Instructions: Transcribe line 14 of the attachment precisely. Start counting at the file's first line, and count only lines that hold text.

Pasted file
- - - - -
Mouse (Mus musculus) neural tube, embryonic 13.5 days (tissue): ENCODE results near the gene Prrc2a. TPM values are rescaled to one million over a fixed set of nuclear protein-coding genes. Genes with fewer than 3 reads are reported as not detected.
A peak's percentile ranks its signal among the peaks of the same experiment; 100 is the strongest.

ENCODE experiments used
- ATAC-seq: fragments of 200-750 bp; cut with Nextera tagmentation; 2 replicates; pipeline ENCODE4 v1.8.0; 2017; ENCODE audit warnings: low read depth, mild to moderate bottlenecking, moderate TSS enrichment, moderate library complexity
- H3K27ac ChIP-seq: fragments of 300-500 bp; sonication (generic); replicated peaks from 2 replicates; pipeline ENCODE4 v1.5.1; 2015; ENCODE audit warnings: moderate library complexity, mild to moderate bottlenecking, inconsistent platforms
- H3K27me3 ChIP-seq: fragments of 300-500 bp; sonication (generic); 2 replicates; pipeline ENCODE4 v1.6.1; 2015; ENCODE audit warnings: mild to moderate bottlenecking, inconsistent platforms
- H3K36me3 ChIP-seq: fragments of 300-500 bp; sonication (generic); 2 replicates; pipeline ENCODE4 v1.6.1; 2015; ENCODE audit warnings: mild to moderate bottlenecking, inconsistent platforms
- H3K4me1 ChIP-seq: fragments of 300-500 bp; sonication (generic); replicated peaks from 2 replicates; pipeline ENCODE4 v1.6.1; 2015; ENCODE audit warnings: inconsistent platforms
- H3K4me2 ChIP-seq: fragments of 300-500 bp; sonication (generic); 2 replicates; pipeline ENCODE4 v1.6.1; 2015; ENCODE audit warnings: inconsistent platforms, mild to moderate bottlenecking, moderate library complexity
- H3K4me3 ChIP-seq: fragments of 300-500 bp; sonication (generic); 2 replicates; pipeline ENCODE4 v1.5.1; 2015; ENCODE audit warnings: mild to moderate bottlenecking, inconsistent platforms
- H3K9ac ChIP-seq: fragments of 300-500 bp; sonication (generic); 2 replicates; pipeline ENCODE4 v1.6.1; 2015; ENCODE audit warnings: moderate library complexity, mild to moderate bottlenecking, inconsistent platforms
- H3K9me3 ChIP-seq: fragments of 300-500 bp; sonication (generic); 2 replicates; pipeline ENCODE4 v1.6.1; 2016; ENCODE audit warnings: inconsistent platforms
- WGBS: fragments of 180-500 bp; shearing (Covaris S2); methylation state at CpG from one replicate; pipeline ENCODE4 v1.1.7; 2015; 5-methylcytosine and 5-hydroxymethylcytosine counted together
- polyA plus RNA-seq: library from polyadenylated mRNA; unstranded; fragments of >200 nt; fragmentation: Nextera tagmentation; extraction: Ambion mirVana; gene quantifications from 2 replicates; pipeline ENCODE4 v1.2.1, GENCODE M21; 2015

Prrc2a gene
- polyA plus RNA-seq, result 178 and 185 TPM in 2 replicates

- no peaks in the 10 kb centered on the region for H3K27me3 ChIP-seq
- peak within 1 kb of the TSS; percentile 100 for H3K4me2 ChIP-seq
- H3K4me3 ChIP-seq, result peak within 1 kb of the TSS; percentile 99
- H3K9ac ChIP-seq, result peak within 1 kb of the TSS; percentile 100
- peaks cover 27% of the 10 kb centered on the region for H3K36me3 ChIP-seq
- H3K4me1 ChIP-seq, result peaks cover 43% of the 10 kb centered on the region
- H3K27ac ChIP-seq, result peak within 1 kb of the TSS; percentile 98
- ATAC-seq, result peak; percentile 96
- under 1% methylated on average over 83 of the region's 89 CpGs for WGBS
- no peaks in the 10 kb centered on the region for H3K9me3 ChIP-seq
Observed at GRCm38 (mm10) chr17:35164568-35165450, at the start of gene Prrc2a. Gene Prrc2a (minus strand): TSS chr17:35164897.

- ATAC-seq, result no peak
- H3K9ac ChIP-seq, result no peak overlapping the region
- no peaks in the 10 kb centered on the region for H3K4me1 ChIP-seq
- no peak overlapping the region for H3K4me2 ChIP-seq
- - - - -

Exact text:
- polyA plus RNA-seq: library from polyadenylated mRNA; unstranded; fragments of >200 nt; fragmentation: Nextera tagmentation; extraction: Ambion mirVana; gene quantifications from 2 replicates; pipeline ENCODE4 v1.2.1, GENCODE M21; 2015